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Jubilee City

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Description

Joe Andoe is an internationally exhibited painter. His work, hailed by The New Yorker as "cowboy noir with a fashionista twist," is in the collections of the Museum of Fine Arts in Boston, the Whitney Museum of Art in New York, and countless other locations. He is a father. He is a writer. He is sober. That's now.

Once upon a time, though, way back in the '70s, Joe Andoe was a delinquent bad boy growing up wild in Tulsa, Oklahoma—drinking, drugging, and driving too fast down a dead-end road. He was one car crash, one overdose away from head-on disaster. His art saved him.

A life story told in discrete, arresting snapshots of despair, resilience, creativity, and hope, Joe Andoe's raw, vivid, and utterly original memoir is as striking as his painting. With echoes of Jim Carroll poetic insight and Charles Bukowski grit, yet still uniquely the artist's own, Andoe's literary portrait of his time to date on earth is as powerful as a heavyweight's hook and as spellbinding as a major crack-up on the opposite side of the highway. It is an important work of curiosity and grandiosity; a testament to a young man's resilience and genius and luck that enabled him to survive a life lived wildly out of control; an unparalleled adventure, a rocket ride from the sordid depths of self-destruction to the glorious pinnacles of…Jubilee City

Publishers Weekly Review

May 07, 2007 – In this charming memoir, Andoe narrates his journey from his Tulsa childhood through redneck, hard-partying teen years to a highly successful career as a (hard-partying redneck) painter in New York City. While Andoe may not be a professional writer, his humor and offbeat artistic sensibility make up for any lack of prose-writing chops. Through discrete anecdotes that seldom run longer than two pages, Andoe assembles vivid portraits of his family and friends and of the various environments he inhabited—the working-class Tulsa neighborhoods of the 1960s, the high school and college drug culture at the end of the hippie era, and the New York art scene of the 1980s. Andoe rarely said “No” to drugs, and the marginal characters and dangerous encounters of the lowlife provide the book with a great deal of energy and pathos; at times his memoir reads like a more amateur version of Denis Johnson's Jesus' Son. Yet whenever the gonzo stories verge on tedium, Andoe modulates his tone and shows himself as the stay-at-home dad, the outdoorsman, the artist. While Andoe has an occasional tendency to settle scores (his ex-wife receives particularly brutal treatment) or trumpet his status as an outsider, for the most part his wide-eyed sense of wonder and keen observations make the everyday strange and fresh.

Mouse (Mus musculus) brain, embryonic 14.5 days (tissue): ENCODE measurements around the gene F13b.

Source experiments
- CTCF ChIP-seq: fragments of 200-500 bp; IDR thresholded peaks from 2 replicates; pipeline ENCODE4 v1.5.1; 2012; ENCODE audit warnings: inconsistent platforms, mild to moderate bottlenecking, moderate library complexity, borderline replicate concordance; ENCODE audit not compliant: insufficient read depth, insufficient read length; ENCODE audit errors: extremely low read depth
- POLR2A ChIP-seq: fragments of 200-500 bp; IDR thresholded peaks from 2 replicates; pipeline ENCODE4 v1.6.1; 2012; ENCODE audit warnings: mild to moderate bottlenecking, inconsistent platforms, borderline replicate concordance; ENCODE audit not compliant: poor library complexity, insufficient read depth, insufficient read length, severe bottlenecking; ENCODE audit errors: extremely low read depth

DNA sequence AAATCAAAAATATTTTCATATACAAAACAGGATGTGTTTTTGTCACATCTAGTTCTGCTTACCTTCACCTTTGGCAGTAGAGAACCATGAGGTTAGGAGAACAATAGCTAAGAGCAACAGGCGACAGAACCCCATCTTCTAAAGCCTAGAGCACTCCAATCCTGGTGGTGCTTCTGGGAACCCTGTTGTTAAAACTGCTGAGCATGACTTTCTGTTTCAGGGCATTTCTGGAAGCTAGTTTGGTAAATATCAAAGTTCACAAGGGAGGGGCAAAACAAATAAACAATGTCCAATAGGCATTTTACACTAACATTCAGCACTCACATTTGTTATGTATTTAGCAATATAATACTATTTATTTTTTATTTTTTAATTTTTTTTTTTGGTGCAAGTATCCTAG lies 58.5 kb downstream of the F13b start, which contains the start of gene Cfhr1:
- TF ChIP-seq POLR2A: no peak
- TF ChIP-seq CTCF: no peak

Jubilee City
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  • $8.99
  • Available on iPhone, iPad, iPod touch, and Mac.
  • Category: Biographies & Memoirs
  • Published: Oct 06, 2009
  • Publisher: HarperCollins e-books
  • Seller: HarperCollins
  • Print Length: 240 Pages
  • Language: English
  • Requirements: To view this book, you must have an iOS device with iBooks 1.3.1 or later and iOS 4.3.3 or later, or a Mac with iBooks 1.0 or later and OS X 10.9 or later.

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